Today: February 22, 2024

Batman: Return Of The Caped Crusaders

These days our heroes seem to dress in nothing but dark tones. Which is perhaps why the breezy fun of Batman: Return Of the Caped Crusaders is so damn appealing.

Batman has always been a hero for the ages: re-sculpted to suit the mood and mindset of its audience. Caped Crusaders takes its cue from the 1960s Batman comics and the classic TV series it spawned.

Debuting in 1966, the series starred Adam West (Batman), Burt Ward (Robin) and a superlative cast of villains played by the likes of Burgess Meredith (Penguin), Frank Garshin (Riddler), Caesar Romero (Riddler) and three iconic Catwomen (Julie Newmar, Eartha Kitt, Lee Meriwether.) Known for its camp style, satirical humour and upbeat theme the show was, at the time, an accurate reflection of the comics, with their pop art visuals, OTT story-telling and cheesy dialogue. The genius, of course, was in the show’s delivery. Adam West’s deadpan performance was a tightrope walk – earnest enough to engage children and dry enough to keep the adults smirking.

Batman: Return Of The Caped Crusaders is a pitch perfect return to the halcyon days of bat-bazookas, corny riddles and appealingly apposite alliterative affirmations. West, Ward and Newmar return to the roles that they made their own and, while their voices may have aged, the fun is in the fact that gang’s all back together. The script is laugh out loud funny, engaging and thought-provoking: playing nicely with the Bat-legacy.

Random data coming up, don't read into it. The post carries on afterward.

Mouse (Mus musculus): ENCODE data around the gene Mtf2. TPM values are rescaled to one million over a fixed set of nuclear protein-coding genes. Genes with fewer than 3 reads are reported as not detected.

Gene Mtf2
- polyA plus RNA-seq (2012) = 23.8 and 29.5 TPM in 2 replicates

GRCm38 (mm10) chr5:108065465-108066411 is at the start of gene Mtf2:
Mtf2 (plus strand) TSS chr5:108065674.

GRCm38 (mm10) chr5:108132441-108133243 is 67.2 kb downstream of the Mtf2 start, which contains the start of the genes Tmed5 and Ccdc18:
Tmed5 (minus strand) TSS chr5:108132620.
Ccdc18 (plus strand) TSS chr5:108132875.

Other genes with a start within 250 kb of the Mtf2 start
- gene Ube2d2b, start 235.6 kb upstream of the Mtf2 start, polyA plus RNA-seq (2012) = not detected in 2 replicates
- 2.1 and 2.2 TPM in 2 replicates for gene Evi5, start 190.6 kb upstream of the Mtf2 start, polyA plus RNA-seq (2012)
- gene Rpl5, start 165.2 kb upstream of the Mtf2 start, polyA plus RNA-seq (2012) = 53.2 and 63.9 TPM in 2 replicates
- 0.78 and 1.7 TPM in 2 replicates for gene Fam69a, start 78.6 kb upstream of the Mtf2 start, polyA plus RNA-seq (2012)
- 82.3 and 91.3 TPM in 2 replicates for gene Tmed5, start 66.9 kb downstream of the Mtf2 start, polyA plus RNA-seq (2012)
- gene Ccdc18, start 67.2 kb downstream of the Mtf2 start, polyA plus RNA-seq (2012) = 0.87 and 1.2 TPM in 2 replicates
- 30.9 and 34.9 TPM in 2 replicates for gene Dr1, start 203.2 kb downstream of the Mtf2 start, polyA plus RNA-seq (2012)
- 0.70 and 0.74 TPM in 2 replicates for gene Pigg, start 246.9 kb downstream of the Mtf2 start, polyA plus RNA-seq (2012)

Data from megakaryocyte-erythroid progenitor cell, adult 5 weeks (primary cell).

[Spoilers] When Catwoman doses Batman with the equivalent of red kryptonite we all get to see just who the man is – or could be – under that cowl. And, when you hear a ‘60s psychedelic Batman voicing a ‘90s Dark Knight lines, it’s enough to elicit a little mental fist punch.

Batman: Return Of The Caped Crusaders can be summed up with just one word: masterful. From the opening comic book montage to the closing Bat-dance credits, Caped Crusaders is simply the best Batman in years. And that’s no Holy Superlative, Batman.

Paula Hammond - Features Editor

Paula Hammond is a full-time, freelance journalist. She regularly writes for more magazines than is healthy and has over 25 books to her credit. When not frantically scribbling, she can be found indulging her passions for film, theatre, cult TV, sci-fi and real ale. If you should spot her in the pub, after five rounds rapid, she’ll be the one in the corner mumbling Ghostbusters quotes and waiting for the transporter to lock on to her signal… Email:

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